Decisions: How One College Is Snagging So Many Students

Decisions: How One College Is Snagging So Many Students

For high school seniors, May 1 was D-Day. Decision Day. After weeks of
weighing the pros and cons, they had until the last mail pickup on Friday to
postmark a deposit to reserve a spot in next year’s freshman class. In this
spring of economic certainty, many nationally known schools are sweating
over whether they’ll enroll, or “yield,” enough students to fill the class
— an outcome officials won’t know for sure until all the deposits are
tallied over the coming weeks. But in a tiny corner of Kentucky, one little
college is doing just fine. Berea College is on track to yield 78% of the
students it accepted this year — and thereby beat Harvard’s 2008 haul.
The school’s secret? Free tuition.

At Berea, which was founded in 1855 as the first integrated college in the
South, all 1,530 students work at least 10 hours a week in a campus or
service job, earning $3.80 an hour and four years of free tuition. Eighty percent of the school’s operating costs are funded by its endowment and the rest comes from donations, a tough combination these days: the school announced on Friday that it would lay off 30 employees, or 5% of the staff. Berea did not, however, back off from its commitment to offering a free education, and this year, not surprisingly, as applications cratered at some expensive schools, Berea notched a 15% increase. And more of the students applying were of a higher academic caliber. The number who received the
school’s top “four-star” academic rating jumped 10%, raising the average GPA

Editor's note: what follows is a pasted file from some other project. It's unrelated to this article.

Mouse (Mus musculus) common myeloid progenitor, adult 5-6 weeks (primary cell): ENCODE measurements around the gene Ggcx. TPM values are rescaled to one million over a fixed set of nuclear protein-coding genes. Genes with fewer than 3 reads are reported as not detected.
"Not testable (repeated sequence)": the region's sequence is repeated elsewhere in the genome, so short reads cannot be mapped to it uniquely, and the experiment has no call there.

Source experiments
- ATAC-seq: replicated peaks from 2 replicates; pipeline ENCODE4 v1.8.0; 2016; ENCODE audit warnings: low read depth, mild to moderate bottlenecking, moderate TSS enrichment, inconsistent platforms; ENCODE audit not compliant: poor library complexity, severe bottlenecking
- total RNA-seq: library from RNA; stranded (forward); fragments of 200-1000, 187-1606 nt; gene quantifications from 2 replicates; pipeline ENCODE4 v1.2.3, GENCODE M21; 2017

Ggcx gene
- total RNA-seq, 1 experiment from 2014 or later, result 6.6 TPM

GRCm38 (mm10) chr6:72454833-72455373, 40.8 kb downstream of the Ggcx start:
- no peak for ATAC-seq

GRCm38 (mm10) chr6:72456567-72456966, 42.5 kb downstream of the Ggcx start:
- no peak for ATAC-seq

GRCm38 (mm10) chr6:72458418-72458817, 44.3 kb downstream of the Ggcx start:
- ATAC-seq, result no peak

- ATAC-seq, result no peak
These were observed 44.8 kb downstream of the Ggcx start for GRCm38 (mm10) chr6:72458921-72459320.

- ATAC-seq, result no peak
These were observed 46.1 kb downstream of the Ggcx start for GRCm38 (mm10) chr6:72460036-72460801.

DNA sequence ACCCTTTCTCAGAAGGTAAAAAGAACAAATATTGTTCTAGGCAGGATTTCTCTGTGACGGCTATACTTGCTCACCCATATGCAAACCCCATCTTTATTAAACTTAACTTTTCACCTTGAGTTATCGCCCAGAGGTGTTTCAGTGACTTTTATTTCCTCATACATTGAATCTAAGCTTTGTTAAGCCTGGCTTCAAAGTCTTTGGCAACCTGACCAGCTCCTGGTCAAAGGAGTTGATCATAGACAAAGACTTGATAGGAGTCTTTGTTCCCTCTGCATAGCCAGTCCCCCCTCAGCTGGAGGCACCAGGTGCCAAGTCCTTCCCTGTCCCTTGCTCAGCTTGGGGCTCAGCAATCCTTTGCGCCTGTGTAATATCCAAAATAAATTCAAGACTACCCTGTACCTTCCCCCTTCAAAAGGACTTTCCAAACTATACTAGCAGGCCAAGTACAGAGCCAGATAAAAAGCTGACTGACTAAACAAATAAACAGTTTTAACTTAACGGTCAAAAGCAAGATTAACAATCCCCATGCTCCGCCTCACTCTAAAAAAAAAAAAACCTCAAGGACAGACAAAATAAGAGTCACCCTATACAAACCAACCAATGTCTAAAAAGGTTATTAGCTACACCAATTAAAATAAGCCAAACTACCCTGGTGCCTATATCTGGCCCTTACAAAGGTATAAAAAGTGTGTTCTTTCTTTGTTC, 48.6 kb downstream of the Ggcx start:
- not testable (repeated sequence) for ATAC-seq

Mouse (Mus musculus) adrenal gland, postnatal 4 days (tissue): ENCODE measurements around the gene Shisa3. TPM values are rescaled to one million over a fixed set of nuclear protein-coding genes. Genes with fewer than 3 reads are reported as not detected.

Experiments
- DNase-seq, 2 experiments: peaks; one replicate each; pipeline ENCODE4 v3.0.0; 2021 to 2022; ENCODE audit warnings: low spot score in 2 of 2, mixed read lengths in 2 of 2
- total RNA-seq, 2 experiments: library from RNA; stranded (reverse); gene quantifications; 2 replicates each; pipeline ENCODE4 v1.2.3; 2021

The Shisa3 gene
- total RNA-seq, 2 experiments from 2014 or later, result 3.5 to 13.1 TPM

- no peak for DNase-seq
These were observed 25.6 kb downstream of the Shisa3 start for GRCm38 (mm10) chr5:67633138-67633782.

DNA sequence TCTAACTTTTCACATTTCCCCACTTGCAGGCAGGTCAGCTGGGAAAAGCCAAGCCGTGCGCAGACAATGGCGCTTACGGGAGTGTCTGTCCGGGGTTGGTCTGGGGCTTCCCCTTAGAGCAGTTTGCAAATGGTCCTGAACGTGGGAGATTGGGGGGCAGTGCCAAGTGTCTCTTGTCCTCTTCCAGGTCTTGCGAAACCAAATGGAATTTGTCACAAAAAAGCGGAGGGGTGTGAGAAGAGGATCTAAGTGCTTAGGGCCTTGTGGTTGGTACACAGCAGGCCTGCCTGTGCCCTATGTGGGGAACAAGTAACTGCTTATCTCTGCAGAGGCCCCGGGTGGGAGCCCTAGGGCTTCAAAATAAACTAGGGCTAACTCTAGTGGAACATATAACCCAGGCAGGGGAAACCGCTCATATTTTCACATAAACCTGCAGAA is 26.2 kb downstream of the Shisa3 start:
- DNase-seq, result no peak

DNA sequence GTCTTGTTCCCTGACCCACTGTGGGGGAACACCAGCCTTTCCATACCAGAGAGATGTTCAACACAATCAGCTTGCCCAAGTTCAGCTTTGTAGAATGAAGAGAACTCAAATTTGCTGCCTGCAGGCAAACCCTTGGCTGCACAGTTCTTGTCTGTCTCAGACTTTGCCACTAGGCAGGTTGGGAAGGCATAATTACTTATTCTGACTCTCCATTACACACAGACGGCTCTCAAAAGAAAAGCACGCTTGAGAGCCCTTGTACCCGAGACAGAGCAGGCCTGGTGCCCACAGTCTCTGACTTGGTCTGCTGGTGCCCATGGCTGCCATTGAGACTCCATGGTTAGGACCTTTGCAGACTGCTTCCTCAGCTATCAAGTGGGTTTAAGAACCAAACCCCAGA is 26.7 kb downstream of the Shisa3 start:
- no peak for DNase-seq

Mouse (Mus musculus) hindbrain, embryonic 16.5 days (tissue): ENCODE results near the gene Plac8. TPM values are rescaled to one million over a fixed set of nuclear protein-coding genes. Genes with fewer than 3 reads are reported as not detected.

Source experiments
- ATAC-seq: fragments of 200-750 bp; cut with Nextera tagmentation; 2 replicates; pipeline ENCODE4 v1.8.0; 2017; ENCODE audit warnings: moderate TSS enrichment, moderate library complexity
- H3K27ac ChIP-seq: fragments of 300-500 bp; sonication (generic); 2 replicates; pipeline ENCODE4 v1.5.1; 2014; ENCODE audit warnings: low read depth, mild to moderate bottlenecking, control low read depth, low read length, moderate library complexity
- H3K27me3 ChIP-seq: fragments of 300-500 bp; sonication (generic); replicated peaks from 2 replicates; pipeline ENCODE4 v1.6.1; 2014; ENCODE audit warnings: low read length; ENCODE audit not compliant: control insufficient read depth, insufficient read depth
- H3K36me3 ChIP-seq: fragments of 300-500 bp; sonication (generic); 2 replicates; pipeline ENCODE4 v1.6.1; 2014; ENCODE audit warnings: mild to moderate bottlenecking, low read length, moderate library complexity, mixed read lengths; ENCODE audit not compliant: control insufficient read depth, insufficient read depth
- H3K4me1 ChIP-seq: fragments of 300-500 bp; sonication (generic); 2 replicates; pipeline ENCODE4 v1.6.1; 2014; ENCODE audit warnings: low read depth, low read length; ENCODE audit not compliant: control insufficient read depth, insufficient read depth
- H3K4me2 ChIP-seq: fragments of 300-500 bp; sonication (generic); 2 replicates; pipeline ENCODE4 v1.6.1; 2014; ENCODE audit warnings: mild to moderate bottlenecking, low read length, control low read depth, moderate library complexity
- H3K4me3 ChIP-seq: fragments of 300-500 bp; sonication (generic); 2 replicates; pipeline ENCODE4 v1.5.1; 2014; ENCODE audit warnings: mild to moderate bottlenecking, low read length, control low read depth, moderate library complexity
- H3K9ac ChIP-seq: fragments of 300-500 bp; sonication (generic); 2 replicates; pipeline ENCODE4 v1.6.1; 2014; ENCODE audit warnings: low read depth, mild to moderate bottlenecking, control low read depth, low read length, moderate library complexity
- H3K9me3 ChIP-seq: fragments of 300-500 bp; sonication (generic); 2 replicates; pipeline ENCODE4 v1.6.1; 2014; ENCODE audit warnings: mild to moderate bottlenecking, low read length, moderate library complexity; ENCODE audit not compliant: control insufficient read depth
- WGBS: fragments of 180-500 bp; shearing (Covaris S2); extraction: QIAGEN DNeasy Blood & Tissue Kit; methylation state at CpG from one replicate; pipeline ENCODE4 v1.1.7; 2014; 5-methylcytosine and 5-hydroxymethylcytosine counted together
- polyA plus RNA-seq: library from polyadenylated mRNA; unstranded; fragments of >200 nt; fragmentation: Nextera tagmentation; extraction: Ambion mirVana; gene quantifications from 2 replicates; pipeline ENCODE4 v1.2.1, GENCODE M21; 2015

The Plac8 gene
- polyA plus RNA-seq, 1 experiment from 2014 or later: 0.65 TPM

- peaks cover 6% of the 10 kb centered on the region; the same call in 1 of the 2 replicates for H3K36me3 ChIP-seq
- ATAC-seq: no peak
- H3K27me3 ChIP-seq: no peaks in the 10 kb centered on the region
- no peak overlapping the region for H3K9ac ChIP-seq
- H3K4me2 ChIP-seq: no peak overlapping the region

of admitted students to 3.48. All of which might be expected after an
October survey from found that 57% of high school seniors were
considering a less prestigious school for financial reasons. Berea is used
to getting high-quality students who say affordability is a major factor,
says Joe Bagnoli, associate provost for enrollment. “This year, there were
just more of them.”

What the school didn’t expect, however, was to hang on to so many of those
top students. Typically, while admissions officials say Berea has a 54%
chance of snagging a student who scores between 540 and 650 on the verbal
section of the SAT, the chance of enrolling an applicant who gets
between 660 and 800 is only 40%. Case in point: Bagnoli says he received a
call on May 1 from a parent who reported that his daughter had gotten into Stanford, where her financial aid would cover four years of tuition,
room, board and fees as well as a travel stipend. “They didn’t know how they
could pass up the opportunity,” Bagnoli notes.

But few schools can afford that kind of largesse. And this year, more
students who may have been admitted to prestigious schools are passing
them up and opting to go to Berea instead. While a 78% yield would not be an
increase from last year, it would not be a decrease, either — as Bagnoli says
it almost certainly would have been in flusher times.

With some deposits arriving Friday and others still en route, Bagnoli says he expects the school’s yield to hold steady at 78% — or even possibly rise. “It
would be a little presumptuous of me to say that’s going to happen,” he
says. “But I wouldn’t be surprised.”

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